Thursday, April 17, 2008

Wild West

In August last year, Steve was one of a dozen adventurous runners who banded together to run in the Wild West Relay. They traveled from Fort Collins, Colo., to Springboat Springs, Colo. Together they ran 195 miles, taking turns while two others drove vans along the course.

Steve joined the team because Will was running. (Will and Steve went to high school together. Will and I went to college together. Will introduced us in spring 1992. As Steve likes to joke, it's Will's fault that we're together.) Will was running because his cousin Blair and Blair's wife, Kat, were putting the team together.

So Steve trained last summer. He stepped up his running routine. And when Layne's cousin from Colorado warned us of altitude sickness, Steve even cut out caffeine altogether to increase his chances of faring well. (After hearing Layne's cousin's stories, I stepped up my worrying routine.)

The team did well. They finished, which I think is quite a feat, and they bonded over movies, bad food and other experiences that I don't think they've fully shared with anyone who wasn't in one of those two vans.

Will stopped by this week with a thoughtful gift from the team -- a framed and matted photo of the runners (minus one) and a generous gift card to Sprouts, where we buy all kinds of cancer-fighting juices, teas and nutrients, plus a check for other expenses.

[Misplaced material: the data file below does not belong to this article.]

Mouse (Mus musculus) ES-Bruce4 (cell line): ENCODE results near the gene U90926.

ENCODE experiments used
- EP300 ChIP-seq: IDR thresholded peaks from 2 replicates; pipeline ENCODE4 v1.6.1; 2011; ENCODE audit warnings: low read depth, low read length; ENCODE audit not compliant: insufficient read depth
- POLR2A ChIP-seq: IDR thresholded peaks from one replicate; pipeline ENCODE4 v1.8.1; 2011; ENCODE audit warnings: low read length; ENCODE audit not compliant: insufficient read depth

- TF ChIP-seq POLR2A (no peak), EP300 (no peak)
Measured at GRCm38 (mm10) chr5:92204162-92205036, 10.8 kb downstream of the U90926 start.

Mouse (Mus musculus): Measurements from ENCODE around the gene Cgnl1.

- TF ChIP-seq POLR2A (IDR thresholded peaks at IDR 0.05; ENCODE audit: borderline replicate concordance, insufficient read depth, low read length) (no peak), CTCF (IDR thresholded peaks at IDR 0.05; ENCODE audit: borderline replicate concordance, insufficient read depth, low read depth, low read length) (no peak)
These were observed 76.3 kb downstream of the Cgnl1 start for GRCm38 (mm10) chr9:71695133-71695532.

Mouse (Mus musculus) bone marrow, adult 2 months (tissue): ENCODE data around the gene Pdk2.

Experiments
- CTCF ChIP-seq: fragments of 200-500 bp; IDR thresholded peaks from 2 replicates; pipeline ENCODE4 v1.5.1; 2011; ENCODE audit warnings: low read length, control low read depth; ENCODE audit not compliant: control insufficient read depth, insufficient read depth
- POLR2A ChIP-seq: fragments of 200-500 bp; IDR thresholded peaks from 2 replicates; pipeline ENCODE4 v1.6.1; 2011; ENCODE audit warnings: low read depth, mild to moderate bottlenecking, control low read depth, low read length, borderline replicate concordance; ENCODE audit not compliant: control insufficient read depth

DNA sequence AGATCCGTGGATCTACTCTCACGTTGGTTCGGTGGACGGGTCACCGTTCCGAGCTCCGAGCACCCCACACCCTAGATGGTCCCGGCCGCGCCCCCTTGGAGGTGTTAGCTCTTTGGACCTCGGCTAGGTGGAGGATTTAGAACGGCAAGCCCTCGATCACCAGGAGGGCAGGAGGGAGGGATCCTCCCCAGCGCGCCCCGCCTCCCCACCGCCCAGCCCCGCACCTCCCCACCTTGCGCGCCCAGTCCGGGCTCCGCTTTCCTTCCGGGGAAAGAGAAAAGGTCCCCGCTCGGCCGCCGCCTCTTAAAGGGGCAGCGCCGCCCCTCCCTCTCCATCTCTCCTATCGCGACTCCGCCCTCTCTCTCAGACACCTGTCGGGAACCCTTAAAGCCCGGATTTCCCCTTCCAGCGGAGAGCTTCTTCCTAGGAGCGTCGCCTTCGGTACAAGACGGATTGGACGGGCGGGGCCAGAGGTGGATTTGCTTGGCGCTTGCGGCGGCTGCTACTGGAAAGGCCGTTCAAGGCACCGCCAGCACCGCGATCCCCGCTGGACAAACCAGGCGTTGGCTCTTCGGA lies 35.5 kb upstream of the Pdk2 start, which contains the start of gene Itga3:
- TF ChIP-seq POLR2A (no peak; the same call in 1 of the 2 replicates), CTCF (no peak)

Looking at that photo stirs a lot of emotions. It's a stark reminder of how quickly life can change, how you can be in the best shape of your life and yet have no idea what your body has in store for you. We leave early tomorrow for Chicago. We're going to celebrate Steve's progress so far and create all kinds of good memories.

(Pardon the bad reproduction -- I just took a photo of the photo)

Tuesday, April 15, 2008

Smooth night

Steve began his second round of chemotherapy last night. He slept well and experienced no nausea, even on the doubled dose.

Friday, April 11, 2008

Go, Todd, go!

One of Uncle Jim's friends, Todd O'Neal, is participating in the Ironman Triathlon in Tempe, Ariz., on Sunday and is running on behalf of Steve! He will swim for 2.4 miles, bike for 112 biles and run for 26.2 miles. His goal is to finish in under 12 hours. Good luck, Todd!

Wednesday, April 9, 2008

A more optimistic perspective

Today was Steve's follow-up visit at UT-SW. He had another MRI, more blood drawn (it took multiple sticks to get a good sample -- his veins are usually difficult but especially so now after so many recent sticks and cancer-related treatment) and a lengthy visit with Dr. M, his Dallas neuro-oncologist.

Dr. C in Houston was cautiously optimistic, which matches his general demeanor. Dr. M was much more enthusiastic, which also matches her personality and approach. She believes that the tumor may be dying altogether, that the image we see on the scan may be dying cancer cells. That, of course, is over-the-top, unexpected great news -- if it's true. We are slightly puzzled, though, about what to do with her reading. It's much more optimistic than Dr. C's analysis, which indicated cell death in the middle of the tumor and the remote possibility of the tumor shrinking over time.

One reason we are letting M.D. Anderson direct care is because of our comfort level with their aggressive approach. Their doctors seem more proactive from the outset. For instance, adding Accutane to the Temodar so early in treatment isn't routinely prescribed at UT-SW. Dr. M seemed surprised that Dr. C recommended the double dose of Temodar and the seven days on, seven days off approach and said that that was more aggressive than she would have prescribed.